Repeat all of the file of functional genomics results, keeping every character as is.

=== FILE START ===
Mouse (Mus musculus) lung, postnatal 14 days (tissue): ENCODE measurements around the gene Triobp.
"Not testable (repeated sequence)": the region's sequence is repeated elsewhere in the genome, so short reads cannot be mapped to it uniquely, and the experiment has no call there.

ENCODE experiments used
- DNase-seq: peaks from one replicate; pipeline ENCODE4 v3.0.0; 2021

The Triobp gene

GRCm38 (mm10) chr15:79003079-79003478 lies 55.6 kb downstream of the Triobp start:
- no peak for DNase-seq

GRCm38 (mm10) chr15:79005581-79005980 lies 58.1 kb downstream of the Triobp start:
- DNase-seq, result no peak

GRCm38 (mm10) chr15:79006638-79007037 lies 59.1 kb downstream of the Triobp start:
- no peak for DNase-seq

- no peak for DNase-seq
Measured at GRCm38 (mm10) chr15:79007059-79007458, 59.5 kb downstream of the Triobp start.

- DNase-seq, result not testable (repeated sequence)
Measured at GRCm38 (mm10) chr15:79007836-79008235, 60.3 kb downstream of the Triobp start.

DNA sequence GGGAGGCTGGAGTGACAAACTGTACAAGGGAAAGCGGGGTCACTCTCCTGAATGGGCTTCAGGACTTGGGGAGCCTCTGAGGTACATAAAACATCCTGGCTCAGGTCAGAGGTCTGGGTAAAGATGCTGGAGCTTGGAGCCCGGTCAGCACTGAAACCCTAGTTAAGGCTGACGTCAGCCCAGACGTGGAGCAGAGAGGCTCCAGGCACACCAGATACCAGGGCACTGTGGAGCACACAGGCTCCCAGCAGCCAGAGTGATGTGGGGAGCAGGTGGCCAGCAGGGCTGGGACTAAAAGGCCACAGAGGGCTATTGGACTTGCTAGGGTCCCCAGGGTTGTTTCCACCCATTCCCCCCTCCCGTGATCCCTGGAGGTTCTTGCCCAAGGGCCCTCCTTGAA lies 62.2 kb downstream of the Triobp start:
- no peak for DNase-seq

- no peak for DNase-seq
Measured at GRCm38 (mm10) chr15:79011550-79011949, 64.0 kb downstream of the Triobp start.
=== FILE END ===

Mouse (Mus musculus) lung, postnatal 14 days (tissue): ENCODE measurements around the gene Triobp.
"Not testable (repeated sequence)": the region's sequence is repeated elsewhere in the genome, so short reads cannot be mapped to it uniquely, and the experiment has no call there.

ENCODE experiments used
- DNase-seq: peaks from one replicate; pipeline ENCODE4 v3.0.0; 2021

The Triobp gene

GRCm38 (mm10) chr15:79003079-79003478 lies 55.6 kb downstream of the Triobp start:
- no peak for DNase-seq

GRCm38 (mm10) chr15:79005581-79005980 lies 58.1 kb downstream of the Triobp start:
- DNase-seq, result no peak

GRCm38 (mm10) chr15:79006638-79007037 lies 59.1 kb downstream of the Triobp start:
- no peak for DNase-seq

- no peak for DNase-seq
Measured at GRCm38 (mm10) chr15:79007059-79007458, 59.5 kb downstream of the Triobp start.

- DNase-seq, result not testable (repeated sequence)
Measured at GRCm38 (mm10) chr15:79007836-79008235, 60.3 kb downstream of the Triobp start.

DNA sequence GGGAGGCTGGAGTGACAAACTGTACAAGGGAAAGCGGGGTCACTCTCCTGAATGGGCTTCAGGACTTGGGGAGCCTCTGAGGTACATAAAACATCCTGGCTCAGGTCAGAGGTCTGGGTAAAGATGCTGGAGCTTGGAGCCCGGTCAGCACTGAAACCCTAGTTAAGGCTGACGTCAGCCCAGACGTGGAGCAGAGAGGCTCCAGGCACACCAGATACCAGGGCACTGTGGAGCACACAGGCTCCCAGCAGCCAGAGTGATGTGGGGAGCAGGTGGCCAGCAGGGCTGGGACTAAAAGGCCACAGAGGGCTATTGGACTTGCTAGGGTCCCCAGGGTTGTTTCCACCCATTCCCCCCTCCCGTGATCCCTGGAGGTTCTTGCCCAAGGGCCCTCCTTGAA lies 62.2 kb downstream of the Triobp start:
- no peak for DNase-seq

- no peak for DNase-seq
Measured at GRCm38 (mm10) chr15:79011550-79011949, 64.0 kb downstream of the Triobp start.